Publications by authors named "Patricia A Olofsen"

6 Publications

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PML-controlled responses in severe congenital neutropenia with ELANE-misfolding mutations.

Blood Adv 2021 Feb;5(3):775-786

Department of Hematology.

Mutations in ELANE cause severe congenital neutropenia (SCN), but how they affect neutrophil production and contribute to leukemia predisposition is unknown. Neutropenia is alleviated by CSF3 (granulocyte colony-stimulating factor) therapy in most cases, but dose requirements vary between patients. Here, we show that CD34+CD45+ hematopoietic progenitor cells (HPCs) derived from induced pluripotent stem cell lines from patients with SCN that have mutations in ELANE (n = 2) or HAX1 (n = 1) display elevated levels of reactive oxygen species (ROS) relative to normal iPSC-derived HPCs. In patients with ELANE mutations causing misfolding of the neutrophil elastase (NE) protein, HPCs contained elevated numbers of promyelocyte leukemia protein nuclear bodies, a hallmark of acute oxidative stress. This was confirmed in primary bone marrow cells from 3 additional patients with ELANE-mutant SCN. Apart from responding to elevated ROS levels, PML controlled the metabolic state of these ELANE-mutant HPCs as well as the expression of ELANE, suggestive of a feed-forward mechanism of disease development. Both PML deletion and correction of the ELANE mutation restored CSF3 responses of these ELANE-mutant HPCs. These findings suggest that PML plays a crucial role in the disease course of ELANE-SCN characterized by NE misfolding, with potential implications for CSF3 therapy.
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http://dx.doi.org/10.1182/bloodadvances.2020003214DOI Listing
http://www.ncbi.nlm.nih.gov/pmc/articles/PMC7876869PMC
February 2021

Malignant Transformation Involving Mutations Identified in a Leukemic Progression Model of Severe Congenital Neutropenia.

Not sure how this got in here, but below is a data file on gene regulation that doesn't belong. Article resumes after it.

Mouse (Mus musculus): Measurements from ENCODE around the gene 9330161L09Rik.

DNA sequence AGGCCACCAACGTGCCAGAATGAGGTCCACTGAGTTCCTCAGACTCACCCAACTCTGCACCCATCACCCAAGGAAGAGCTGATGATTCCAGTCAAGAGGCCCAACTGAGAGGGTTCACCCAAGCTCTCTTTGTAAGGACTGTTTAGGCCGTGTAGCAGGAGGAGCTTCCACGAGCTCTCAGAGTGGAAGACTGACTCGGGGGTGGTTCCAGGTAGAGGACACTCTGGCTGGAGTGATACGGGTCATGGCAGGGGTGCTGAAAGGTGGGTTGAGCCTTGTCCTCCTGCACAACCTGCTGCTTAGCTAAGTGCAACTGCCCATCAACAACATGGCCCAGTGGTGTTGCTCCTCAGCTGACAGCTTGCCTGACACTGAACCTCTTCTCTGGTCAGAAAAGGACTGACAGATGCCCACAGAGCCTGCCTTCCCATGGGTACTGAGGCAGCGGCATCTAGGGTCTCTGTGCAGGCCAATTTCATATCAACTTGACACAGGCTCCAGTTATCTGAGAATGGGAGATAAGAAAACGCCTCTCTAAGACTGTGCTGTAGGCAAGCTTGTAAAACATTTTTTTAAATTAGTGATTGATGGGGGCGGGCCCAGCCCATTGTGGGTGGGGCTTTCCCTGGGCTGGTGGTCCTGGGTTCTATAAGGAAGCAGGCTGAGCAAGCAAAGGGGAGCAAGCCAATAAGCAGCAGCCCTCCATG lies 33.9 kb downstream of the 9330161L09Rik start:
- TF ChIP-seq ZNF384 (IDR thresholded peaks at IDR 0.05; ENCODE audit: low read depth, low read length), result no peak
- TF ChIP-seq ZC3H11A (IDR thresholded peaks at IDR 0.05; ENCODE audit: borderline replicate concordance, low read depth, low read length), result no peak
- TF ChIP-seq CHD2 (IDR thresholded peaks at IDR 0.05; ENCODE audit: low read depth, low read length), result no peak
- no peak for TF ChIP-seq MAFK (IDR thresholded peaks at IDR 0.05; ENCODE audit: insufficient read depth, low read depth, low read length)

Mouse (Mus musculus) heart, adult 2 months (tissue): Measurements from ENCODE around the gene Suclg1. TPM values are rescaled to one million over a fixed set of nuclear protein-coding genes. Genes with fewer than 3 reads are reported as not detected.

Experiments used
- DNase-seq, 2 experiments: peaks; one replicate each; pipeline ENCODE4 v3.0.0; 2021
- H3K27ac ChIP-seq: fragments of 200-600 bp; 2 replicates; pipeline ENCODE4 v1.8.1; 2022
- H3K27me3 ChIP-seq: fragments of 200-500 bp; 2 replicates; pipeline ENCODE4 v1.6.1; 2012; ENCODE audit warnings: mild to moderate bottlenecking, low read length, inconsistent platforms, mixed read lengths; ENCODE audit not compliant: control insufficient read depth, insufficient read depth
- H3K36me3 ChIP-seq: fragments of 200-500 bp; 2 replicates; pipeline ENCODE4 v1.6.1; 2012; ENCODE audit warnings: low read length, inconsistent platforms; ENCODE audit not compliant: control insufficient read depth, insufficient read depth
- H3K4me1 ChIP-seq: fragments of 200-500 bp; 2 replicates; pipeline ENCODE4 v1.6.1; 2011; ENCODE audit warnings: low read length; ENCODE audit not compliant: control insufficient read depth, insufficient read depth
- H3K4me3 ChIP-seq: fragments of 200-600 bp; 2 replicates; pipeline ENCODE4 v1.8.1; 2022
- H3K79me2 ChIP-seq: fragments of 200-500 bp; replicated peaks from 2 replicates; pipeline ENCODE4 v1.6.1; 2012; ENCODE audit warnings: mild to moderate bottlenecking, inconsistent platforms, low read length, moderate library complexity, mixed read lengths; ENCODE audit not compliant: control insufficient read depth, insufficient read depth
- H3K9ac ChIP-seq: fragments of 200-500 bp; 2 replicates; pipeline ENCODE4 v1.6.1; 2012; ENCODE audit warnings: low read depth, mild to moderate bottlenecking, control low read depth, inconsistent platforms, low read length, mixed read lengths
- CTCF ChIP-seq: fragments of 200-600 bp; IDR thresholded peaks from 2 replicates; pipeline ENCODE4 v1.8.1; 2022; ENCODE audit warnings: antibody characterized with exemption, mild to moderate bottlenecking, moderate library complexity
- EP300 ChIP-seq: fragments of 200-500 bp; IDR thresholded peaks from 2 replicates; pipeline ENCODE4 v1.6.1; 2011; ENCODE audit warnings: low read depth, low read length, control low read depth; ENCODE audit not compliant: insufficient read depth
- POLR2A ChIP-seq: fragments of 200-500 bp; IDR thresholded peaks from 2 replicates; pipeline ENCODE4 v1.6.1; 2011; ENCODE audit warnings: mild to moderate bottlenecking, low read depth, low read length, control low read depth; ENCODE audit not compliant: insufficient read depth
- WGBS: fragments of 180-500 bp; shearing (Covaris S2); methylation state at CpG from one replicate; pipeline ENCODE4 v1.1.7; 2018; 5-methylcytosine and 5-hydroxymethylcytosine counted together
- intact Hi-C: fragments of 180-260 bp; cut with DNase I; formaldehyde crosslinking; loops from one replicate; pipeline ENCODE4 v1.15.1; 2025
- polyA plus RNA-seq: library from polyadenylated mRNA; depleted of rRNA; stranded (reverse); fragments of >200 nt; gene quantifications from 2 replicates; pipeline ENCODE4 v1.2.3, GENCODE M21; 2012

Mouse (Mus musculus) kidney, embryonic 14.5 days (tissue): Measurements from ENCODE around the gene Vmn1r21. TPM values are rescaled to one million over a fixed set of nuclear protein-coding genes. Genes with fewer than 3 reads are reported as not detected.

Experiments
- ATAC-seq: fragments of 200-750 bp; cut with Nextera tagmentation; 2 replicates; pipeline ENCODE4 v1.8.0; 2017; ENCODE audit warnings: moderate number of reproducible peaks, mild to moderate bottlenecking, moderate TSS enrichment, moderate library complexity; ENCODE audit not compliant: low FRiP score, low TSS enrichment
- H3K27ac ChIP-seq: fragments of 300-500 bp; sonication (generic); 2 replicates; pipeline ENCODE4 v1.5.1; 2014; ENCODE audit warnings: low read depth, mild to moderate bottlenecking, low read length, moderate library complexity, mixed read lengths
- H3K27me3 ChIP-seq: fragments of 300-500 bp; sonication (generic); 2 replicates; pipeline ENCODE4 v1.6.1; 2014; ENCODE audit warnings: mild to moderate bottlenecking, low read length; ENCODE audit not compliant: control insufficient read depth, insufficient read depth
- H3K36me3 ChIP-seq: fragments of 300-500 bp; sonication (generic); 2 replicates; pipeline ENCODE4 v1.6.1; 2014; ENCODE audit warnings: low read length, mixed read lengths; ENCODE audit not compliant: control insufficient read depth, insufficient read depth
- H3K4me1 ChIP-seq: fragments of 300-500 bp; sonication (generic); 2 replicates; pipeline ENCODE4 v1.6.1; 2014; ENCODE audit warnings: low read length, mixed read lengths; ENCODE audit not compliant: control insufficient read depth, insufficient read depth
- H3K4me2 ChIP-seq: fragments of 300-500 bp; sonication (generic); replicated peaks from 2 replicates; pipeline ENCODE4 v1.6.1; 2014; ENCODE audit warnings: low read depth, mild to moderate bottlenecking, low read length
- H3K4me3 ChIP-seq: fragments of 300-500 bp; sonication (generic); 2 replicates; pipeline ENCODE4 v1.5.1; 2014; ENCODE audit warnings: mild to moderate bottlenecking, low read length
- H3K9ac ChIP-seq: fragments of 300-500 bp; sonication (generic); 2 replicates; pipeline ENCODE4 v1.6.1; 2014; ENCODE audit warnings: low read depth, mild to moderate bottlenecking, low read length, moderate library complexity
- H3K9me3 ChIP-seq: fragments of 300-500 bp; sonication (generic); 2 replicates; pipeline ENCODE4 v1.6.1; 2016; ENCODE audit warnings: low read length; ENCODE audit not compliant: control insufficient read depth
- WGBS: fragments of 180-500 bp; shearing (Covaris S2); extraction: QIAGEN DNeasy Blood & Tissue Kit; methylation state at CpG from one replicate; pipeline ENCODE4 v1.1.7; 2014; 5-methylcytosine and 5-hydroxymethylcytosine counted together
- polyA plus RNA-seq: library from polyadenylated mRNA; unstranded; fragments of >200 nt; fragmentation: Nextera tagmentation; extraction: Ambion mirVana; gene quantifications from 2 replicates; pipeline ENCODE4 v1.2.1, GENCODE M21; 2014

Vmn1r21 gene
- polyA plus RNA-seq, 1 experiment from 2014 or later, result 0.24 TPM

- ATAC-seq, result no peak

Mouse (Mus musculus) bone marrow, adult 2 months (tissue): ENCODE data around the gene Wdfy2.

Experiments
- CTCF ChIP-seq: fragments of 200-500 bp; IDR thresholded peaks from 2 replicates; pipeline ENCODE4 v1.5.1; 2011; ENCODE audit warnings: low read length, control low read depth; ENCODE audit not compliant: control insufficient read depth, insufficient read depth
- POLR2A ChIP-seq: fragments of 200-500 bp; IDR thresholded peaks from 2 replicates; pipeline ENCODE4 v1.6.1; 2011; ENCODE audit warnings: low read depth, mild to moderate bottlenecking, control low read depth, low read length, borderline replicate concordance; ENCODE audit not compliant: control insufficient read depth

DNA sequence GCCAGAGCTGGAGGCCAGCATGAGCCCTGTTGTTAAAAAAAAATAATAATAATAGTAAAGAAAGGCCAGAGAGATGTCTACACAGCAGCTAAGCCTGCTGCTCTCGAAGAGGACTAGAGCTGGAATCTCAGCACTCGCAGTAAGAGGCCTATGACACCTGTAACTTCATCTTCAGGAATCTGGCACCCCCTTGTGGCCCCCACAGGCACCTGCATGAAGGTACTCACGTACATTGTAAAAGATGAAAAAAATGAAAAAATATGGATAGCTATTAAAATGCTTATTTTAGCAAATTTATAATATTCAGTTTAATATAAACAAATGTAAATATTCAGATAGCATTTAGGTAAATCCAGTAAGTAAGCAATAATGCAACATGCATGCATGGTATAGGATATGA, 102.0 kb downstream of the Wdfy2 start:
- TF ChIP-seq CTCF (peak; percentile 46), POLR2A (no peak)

Cell Rep Med 2020 Aug 25;1(5):100074. Epub 2020 Aug 25.

Department of Hematology, Erasmus University Medical Center, Rotterdam 3015 CN, the Netherlands.

Severe congenital neutropenia (SCN) patients treated with CSF3/G-CSF to alleviate neutropenia frequently develop acute myeloid leukemia (AML). A common pattern of leukemic transformation involves the appearance of hematopoietic clones with CSF3 receptor () mutations in the neutropenic phase, followed by mutations in before AML becomes overt. To investigate how the combination of CSF3 therapy and and mutations contributes to AML development, we make use of mouse models, SCN-derived induced pluripotent stem cells (iPSCs), and SCN and SCN-AML patient samples. CSF3 provokes a hyper-proliferative state in / mutant hematopoietic progenitors but does not cause overt AML. Intriguingly, an additional acquired driver mutation in causes elevated CXXC4 and reduced TET2 protein levels in murine AML samples. Expression of multiple pro-inflammatory pathways is elevated in mouse AML and human SCN-AML, suggesting that inflammation driven by downregulation of TET2 activity is a critical step in the malignant transformation of SCN.
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http://dx.doi.org/10.1016/j.xcrm.2020.100074DOI Listing
http://www.ncbi.nlm.nih.gov/pmc/articles/PMC7659587PMC
August 2020

Secondary CNL after SAA reveals insights in leukemic transformation of bone marrow failure syndromes.

Blood Adv 2020 11;4(21):5540-5546

Division of Hematology and.

Acquired aplastic anemia and severe congenital neutropenia (SCN) are bone marrow (BM) failure syndromes of different origin, however, they share a common risk for secondary leukemic transformation. Here, we present a patient with severe aplastic anemia (SAA) evolving to secondary chronic neutrophilic leukemia (CNL; SAA-CNL). We show that SAA-CNL shares multiple somatic driver mutations in CSF3R, RUNX1, and EZH2/SUZ12 with cases of SCN that transformed to myelodysplastic syndrome or acute myeloid leukemia (AML). This molecular connection between SAA-CNL and SCN progressing to AML (SCN-AML) prompted us to perform a comparative transcriptome analysis on nonleukemic CD34high hematopoietic stem and progenitor cells, which showed transcriptional profiles that resemble indicative of interferon-driven proinflammatory responses. These findings provide further insights in the mechanisms underlying leukemic transformation in BM failure syndromes.